Mailonline has an interesting article by Lucy Cavendish, “I love my kids, but I admit it-I’m happier on my own!” She talks about how she loves her kids but has to admit her moments of “genuine bliss” do not revolve around being a mother. As you might expect,
she got an array of comments, from criticizing her for admitting this, to “of course you need a break from the kids!,” to speculating she regrets having kids, and more, some sympathetic, some harsh.
She speaks to how the book, Bluebird: Women And The New Psychology of Happiness confirms she is not alone. When author Ariel Gore asked mothers to keep track of their moments of genuine bliss, they mostly had to do with other things that did not involve the children–“In short, anything that didn’t involve mothering.”
My own reaction to Lucy’s piece is that she seems to be content being a mom, but just needs more time for herself and needs to let more parts of herself live. Unfortunately, womanhood is still so often seen as synonymous with motherhood. But as many of us know, mothers and not, being a mother is just part of who we are. Lucy may be an example of a mother who needs to explore more of who she is in addition to being a mother.
Speculating about Lucy aside, I like seeing pieces like this. Society needs to quit buying into the pronatalistic notion that having children is the thing that makes us fulfilled and happy. Buying into it is what creates the parental guilt for feeling children are not what make them happy, and for admitting that this is true. Children may make some of us happy but it sure is not the ticket for lots of us. More moms and dads need to talk more openly about what’s not so great about parenthood. It helps those trying to make their own decision be more realistic about whether is something they really want to do.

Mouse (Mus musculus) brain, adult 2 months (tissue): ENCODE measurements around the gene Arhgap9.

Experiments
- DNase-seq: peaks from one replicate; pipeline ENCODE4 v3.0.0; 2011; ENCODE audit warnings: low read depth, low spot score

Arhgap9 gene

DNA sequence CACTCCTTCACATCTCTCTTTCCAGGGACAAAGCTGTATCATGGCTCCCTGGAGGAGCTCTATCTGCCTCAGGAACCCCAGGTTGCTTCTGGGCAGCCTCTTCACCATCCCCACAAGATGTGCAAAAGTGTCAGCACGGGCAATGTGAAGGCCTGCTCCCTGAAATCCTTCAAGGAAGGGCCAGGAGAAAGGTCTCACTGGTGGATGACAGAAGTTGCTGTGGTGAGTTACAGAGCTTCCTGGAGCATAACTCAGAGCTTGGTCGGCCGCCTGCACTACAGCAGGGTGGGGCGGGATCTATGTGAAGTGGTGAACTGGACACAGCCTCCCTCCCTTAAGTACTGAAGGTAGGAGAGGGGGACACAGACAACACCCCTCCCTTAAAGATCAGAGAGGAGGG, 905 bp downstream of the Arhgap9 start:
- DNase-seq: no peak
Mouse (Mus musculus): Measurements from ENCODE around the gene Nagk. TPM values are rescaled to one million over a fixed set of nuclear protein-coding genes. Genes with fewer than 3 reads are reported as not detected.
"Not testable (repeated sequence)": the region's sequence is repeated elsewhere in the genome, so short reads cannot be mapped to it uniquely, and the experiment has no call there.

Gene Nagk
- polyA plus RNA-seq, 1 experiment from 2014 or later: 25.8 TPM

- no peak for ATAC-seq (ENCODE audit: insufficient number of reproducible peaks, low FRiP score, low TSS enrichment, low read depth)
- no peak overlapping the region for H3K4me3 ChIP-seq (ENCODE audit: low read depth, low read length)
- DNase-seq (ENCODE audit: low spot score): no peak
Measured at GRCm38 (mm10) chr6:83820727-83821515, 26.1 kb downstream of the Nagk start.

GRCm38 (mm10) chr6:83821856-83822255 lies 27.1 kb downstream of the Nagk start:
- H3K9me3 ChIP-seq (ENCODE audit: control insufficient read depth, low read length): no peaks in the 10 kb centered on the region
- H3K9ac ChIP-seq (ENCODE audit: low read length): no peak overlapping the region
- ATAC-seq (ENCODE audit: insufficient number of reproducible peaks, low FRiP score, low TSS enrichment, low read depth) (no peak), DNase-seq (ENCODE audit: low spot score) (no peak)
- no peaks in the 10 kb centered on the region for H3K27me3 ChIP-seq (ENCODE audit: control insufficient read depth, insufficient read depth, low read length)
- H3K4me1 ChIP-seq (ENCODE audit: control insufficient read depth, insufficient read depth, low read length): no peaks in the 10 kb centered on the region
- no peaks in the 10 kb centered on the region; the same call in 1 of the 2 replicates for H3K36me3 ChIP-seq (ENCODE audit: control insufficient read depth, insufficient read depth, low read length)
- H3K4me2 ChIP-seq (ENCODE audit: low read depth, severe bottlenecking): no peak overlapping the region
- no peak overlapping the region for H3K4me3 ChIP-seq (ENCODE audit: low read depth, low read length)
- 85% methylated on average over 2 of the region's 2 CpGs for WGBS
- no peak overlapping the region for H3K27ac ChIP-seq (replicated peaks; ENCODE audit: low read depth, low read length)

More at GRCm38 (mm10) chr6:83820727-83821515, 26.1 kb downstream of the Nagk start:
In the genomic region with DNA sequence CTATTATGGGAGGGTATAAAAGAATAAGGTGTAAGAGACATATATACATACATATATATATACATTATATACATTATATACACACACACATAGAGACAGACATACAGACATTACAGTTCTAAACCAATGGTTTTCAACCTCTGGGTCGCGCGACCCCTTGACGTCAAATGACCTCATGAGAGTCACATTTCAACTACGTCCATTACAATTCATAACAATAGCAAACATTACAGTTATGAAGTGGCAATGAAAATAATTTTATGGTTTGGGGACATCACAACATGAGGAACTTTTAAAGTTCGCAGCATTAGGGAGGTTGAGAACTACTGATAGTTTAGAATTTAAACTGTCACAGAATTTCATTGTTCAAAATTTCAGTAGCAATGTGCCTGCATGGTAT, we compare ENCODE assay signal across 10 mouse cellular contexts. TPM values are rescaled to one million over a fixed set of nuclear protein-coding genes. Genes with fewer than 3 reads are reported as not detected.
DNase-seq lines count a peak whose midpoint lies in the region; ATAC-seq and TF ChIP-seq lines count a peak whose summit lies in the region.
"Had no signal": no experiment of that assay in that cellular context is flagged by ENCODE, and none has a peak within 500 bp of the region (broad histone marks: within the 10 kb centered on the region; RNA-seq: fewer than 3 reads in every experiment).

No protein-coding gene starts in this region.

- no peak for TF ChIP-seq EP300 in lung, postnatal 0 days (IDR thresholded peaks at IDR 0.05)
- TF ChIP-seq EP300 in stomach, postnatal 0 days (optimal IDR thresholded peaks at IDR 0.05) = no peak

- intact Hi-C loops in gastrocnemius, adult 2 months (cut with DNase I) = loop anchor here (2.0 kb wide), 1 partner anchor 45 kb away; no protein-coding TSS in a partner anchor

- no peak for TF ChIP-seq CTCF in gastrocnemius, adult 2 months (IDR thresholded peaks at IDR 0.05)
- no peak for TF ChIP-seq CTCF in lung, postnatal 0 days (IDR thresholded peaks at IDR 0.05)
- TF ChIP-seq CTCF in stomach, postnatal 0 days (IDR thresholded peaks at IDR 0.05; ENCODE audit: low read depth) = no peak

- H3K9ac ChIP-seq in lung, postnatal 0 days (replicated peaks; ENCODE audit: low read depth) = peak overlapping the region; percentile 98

Being open and real about parenthood makes for better parenthood decisions, and for those who decide to have kids, makes for better parents. When anonymously asked more than half of parents (from a Dr. Phil survey and others) would say if they had to do it over again they would Not become parents. To reduce the number of people who think they made the wrong decision, we need to stop glorifying the role of parenthood, and like Lucy, talk candidly about the parent experience.
Parents and not–what is your reaction to Lucy’s piece?